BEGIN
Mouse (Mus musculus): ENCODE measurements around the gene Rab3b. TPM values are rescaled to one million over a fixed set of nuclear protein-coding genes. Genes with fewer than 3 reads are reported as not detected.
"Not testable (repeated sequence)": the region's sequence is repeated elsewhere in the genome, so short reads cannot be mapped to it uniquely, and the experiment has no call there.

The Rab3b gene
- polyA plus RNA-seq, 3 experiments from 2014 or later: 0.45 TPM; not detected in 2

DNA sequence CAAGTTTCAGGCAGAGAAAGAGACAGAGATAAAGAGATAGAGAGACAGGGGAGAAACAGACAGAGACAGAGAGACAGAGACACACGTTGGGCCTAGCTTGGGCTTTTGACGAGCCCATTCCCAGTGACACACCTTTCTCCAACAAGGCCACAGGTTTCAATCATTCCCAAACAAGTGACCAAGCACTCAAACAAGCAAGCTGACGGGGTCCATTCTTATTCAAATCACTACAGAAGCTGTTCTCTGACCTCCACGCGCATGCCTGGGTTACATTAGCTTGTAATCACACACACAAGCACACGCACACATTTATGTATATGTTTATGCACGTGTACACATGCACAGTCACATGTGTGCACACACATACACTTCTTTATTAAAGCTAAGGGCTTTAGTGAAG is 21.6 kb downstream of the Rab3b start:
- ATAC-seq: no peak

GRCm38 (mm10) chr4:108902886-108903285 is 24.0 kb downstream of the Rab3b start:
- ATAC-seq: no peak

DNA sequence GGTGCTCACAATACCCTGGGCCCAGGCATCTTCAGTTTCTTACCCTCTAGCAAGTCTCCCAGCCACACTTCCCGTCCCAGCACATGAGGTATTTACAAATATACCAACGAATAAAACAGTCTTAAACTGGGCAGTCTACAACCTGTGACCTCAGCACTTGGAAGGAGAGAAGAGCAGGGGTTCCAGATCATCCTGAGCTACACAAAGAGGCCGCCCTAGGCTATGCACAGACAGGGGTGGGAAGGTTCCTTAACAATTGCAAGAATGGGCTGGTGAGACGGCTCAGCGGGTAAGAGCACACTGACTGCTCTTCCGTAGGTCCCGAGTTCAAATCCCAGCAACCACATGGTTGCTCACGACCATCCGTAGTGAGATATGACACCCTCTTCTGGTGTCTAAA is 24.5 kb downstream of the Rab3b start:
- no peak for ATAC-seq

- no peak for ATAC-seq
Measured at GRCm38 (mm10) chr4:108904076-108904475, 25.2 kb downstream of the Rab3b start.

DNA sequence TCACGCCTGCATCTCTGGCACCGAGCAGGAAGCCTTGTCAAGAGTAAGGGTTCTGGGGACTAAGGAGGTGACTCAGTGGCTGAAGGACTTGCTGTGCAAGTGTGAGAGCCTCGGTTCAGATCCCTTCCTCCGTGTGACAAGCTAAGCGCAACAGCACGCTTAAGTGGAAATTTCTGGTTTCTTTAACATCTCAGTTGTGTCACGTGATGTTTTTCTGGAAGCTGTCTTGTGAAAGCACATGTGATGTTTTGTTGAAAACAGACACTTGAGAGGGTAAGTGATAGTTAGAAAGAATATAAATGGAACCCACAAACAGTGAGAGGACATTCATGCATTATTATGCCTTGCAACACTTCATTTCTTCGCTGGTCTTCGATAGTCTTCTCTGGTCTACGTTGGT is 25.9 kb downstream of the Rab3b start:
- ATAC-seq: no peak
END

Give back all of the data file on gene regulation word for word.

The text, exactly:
Mouse (Mus musculus): ENCODE measurements around the gene Rab3b. TPM values are rescaled to one million over a fixed set of nuclear protein-coding genes. Genes with fewer than 3 reads are reported as not detected.
"Not testable (repeated sequence)": the region's sequence is repeated elsewhere in the genome, so short reads cannot be mapped to it uniquely, and the experiment has no call there.

The Rab3b gene
- polyA plus RNA-seq, 3 experiments from 2014 or later: 0.45 TPM; not detected in 2

DNA sequence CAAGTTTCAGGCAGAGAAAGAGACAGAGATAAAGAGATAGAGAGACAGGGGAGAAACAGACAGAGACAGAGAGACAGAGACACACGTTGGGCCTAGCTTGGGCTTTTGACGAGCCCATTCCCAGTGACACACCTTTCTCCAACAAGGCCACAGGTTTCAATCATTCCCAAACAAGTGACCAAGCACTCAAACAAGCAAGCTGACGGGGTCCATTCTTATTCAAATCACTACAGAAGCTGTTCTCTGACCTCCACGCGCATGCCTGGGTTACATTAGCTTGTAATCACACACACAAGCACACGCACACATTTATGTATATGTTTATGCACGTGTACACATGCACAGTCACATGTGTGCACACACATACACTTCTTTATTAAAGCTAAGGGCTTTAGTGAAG is 21.6 kb downstream of the Rab3b start:
- ATAC-seq: no peak

GRCm38 (mm10) chr4:108902886-108903285 is 24.0 kb downstream of the Rab3b start:
- ATAC-seq: no peak

DNA sequence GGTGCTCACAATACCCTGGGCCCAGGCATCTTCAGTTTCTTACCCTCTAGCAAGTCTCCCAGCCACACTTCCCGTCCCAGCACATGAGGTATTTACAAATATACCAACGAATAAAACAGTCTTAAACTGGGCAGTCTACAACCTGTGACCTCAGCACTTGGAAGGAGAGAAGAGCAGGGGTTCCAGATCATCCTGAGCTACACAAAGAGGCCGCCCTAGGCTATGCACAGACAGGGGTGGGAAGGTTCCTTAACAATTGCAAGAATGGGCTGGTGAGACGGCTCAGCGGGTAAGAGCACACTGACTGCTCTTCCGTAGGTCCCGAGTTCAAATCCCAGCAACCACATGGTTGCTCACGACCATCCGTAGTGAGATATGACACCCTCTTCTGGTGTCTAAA is 24.5 kb downstream of the Rab3b start:
- no peak for ATAC-seq

- no peak for ATAC-seq
Measured at GRCm38 (mm10) chr4:108904076-108904475, 25.2 kb downstream of the Rab3b start.

DNA sequence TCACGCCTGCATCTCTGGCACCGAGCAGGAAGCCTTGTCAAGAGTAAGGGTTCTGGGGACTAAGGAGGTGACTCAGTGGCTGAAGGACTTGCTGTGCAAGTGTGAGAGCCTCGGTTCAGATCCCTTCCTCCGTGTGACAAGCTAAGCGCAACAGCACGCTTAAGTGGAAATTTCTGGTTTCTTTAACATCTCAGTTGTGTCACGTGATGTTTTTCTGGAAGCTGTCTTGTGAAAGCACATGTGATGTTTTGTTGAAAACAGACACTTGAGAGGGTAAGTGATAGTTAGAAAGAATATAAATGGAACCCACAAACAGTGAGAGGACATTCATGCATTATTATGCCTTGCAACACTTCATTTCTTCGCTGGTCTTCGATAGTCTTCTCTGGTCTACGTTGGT is 25.9 kb downstream of the Rab3b start:
- ATAC-seq: no peak